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disruption

disruption Sentence Examples

  • 2 5, 1 534), the complete disruption of the Church seemed inevitable.

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  • The Disruption left the Church of Scotland in a sadly maimed condition.

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  • To his insistence in 1860 that the Democratic party should support his claim to the protection of slavery in the territories by the Federal government, the disruption of that party was in large measure due.

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  • When the disruption came the principles at stake were keenly canvassed in Ellon, and eventually Andrew Davidson, senior, went with the Free Church.

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  • There was, at first, when Alexander suddenly died in 323, no overt disruption of the empire.

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  • While affirming that he was "no friend of slavery" he held abolition and the abolitionists responsible for the hatred, strife, disruption and carnage that menaced the nation.

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  • This provision led to many debates, and produced the first symptoms of disruption in the Liberal party.

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  • A volume of Scotch Sermons, published in 1880 by ministers holding liberal views, brought out the fact that the Disruption of 1843.

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  • In the approaching disruption writers saw the punishment for the king's apostasy, and they condemn the sanctuaries in Jerusalem which he erected to the gods of his heathen wives.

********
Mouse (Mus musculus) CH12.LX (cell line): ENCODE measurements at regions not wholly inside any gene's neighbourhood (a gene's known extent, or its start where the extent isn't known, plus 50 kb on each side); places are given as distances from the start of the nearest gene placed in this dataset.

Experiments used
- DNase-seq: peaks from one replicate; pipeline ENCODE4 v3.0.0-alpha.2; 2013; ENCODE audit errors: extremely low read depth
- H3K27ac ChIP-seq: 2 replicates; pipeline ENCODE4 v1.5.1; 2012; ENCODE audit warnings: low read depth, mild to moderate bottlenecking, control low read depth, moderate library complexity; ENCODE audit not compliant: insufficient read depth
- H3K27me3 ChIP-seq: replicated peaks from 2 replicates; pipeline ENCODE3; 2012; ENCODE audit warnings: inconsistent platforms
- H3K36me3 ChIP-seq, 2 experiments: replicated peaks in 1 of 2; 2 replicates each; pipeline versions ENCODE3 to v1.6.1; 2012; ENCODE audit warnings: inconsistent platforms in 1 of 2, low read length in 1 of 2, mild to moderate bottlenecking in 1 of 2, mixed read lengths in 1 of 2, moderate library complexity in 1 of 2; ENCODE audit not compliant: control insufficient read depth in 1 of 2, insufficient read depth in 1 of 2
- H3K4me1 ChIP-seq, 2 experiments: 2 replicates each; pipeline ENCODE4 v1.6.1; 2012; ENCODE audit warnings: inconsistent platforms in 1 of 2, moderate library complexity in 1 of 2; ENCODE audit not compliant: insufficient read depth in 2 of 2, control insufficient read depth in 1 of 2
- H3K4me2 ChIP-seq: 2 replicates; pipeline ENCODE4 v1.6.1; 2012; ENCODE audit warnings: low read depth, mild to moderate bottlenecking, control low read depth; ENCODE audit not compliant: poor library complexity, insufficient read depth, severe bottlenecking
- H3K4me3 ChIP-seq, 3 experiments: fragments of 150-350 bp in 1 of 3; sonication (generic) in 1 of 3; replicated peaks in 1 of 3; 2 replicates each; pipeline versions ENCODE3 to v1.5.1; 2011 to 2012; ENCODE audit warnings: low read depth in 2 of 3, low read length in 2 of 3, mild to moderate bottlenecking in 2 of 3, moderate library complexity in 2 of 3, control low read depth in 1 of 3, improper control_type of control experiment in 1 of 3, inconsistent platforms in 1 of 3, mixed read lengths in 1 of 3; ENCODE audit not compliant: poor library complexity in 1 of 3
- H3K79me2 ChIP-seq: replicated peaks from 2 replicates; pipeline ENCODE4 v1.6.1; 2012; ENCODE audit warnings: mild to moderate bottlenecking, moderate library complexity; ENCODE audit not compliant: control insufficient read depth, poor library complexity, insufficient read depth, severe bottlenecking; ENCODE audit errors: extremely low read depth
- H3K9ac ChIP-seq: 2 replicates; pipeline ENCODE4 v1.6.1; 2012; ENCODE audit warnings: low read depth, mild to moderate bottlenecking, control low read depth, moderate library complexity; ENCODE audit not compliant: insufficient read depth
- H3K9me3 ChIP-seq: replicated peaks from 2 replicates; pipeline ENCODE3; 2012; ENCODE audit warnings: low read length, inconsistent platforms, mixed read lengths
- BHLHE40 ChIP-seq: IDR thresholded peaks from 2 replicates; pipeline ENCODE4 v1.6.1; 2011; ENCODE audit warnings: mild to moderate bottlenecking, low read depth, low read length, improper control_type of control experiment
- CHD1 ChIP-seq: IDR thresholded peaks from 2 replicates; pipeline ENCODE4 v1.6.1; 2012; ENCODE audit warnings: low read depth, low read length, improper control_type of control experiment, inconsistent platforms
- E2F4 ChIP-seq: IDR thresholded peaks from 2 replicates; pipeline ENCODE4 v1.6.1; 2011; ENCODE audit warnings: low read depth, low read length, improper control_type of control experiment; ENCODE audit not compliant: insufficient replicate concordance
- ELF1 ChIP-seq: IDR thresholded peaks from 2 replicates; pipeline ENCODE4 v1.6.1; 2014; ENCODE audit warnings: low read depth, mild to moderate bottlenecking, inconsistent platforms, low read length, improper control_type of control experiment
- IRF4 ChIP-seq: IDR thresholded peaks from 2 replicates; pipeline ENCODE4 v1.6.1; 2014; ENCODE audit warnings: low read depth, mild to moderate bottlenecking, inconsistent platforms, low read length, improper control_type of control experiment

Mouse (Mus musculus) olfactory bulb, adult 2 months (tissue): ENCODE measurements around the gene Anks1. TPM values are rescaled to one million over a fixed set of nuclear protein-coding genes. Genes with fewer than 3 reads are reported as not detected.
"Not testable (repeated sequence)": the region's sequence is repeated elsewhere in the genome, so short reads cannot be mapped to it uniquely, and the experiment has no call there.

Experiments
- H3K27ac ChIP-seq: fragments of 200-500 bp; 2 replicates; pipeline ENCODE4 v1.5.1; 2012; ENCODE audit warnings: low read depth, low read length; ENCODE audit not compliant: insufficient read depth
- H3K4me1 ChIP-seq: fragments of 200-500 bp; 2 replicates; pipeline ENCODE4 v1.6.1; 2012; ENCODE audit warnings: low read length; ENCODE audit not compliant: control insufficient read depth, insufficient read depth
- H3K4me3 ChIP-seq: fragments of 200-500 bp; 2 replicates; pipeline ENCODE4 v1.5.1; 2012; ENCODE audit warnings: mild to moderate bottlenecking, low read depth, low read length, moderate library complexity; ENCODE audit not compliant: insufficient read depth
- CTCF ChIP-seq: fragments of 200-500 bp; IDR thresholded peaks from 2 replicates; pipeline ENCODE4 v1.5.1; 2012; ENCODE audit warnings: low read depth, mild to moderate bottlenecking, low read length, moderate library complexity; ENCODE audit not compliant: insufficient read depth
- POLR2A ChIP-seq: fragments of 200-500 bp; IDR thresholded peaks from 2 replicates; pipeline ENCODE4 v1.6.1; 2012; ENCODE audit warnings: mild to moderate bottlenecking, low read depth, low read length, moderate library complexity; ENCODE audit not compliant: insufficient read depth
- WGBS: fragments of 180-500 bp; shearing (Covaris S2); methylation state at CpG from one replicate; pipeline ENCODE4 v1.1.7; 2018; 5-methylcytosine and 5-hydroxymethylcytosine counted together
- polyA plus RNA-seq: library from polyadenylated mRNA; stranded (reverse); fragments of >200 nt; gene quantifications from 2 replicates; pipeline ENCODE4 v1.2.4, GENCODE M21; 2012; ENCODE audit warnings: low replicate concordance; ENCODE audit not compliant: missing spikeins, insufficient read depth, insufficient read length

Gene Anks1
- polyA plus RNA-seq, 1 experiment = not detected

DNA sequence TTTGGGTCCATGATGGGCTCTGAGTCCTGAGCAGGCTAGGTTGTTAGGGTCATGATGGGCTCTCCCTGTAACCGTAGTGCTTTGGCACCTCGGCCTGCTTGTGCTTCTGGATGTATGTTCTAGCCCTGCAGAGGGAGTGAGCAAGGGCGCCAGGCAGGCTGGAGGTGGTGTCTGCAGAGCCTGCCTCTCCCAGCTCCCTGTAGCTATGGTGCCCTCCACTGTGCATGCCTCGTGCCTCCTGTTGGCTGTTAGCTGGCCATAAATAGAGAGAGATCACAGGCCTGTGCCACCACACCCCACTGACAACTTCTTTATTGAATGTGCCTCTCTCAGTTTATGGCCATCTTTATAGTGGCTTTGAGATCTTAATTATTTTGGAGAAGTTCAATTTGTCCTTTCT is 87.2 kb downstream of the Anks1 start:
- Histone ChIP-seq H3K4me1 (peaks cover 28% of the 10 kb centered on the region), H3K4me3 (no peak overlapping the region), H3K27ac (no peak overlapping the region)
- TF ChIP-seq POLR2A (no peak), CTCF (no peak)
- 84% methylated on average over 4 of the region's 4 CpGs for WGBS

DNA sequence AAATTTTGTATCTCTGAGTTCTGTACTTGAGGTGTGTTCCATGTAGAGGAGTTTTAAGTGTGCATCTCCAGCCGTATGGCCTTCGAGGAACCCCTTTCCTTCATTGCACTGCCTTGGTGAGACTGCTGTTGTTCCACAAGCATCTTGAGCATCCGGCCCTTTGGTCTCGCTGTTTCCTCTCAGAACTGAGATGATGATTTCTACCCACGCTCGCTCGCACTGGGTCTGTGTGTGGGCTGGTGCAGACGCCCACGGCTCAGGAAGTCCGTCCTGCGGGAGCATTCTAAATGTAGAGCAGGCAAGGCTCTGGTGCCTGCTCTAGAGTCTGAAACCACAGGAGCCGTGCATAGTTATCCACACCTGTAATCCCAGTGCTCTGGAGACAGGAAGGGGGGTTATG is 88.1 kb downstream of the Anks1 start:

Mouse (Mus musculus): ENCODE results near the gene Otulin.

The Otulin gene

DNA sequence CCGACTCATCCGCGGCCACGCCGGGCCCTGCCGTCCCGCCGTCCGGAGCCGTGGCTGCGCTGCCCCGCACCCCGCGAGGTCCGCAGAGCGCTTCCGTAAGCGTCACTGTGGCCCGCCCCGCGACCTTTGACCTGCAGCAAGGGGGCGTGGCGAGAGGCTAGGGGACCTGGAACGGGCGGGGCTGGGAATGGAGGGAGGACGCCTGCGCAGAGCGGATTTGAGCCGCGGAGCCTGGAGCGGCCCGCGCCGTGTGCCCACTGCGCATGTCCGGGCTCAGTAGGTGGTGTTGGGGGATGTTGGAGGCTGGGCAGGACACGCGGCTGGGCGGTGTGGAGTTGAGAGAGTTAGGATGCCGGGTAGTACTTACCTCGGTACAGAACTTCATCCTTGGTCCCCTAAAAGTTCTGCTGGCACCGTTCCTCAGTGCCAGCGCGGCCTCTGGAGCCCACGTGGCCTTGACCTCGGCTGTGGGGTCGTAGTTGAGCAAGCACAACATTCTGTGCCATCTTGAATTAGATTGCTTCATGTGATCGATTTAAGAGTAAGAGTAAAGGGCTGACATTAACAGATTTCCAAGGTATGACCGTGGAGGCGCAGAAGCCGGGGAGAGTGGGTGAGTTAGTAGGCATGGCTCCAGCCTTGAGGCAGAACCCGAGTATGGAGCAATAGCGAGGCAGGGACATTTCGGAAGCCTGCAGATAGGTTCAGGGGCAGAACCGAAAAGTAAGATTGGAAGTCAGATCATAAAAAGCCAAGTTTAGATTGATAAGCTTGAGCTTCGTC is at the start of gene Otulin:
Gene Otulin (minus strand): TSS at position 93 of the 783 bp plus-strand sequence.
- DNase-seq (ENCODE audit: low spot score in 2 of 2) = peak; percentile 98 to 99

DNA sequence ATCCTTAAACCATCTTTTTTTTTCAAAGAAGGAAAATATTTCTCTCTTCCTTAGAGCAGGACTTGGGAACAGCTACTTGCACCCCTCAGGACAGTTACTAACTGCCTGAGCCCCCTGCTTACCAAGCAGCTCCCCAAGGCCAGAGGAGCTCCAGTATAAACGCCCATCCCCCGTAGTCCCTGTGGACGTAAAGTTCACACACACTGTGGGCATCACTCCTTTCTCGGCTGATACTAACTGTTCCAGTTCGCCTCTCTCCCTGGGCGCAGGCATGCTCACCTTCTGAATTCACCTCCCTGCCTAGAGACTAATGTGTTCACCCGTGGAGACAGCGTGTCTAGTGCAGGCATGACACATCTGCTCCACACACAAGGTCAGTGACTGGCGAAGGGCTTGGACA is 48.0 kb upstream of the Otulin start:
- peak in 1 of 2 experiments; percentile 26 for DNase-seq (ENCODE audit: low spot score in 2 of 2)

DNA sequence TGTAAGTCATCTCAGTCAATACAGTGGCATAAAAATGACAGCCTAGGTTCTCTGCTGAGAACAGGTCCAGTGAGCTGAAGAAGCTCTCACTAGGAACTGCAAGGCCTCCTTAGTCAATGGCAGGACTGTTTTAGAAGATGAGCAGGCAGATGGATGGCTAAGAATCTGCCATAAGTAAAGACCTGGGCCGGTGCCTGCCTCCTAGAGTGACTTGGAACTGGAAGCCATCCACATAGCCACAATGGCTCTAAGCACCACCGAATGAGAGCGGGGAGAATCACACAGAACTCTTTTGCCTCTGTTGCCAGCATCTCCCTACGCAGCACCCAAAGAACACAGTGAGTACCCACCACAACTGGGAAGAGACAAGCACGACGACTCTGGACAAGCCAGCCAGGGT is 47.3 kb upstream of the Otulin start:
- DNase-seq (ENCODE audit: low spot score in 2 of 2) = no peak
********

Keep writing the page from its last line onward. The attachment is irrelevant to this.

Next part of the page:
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  • In the 14th century this social arrangement, based primarily on natural economy and on the feudal disruption of society, began to give way.

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  • On its disruption by the revolutionists in 1792 Napoleon took charge of her and brought her back to Ajaccio.

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  • In a country like Austria, in which a mistaken foreign policy or a serious quarrel with Hungary might bring about the disruption of the monarchy, parliamentary government was impossible unless the party which the government helped in internal matters were prepared to support it in foreign affairs and in the commercial policy bound up with the settlement with Hungary.

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  • After the Disruption in 1843, and the formation of the Free Church, New College was founded in connexion with it for training students in theology.

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  • See also Cockburn, Memorials of His Time (Continuation, 1874); Walker, Dr Robert Buchanan: an Ecclesiastical Biography (1877); Annals of the Disruption (published by authority of a committee of the Free Church (1876-1877).

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  • But the political dangers to be apprehended from the disruption of the English Church were sufficiently serious to palliate the fraud.

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  • Parnell himself did not long survive Nation- the disruption of the party which he had done so alist split.

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  • While the Boeotians, unlike the Arcadians, generally acted as a united whole against foreign enemies, the constant struggle between the forces of centralization and disruption perhaps went further than any other cause to check their development into a really powerful nation.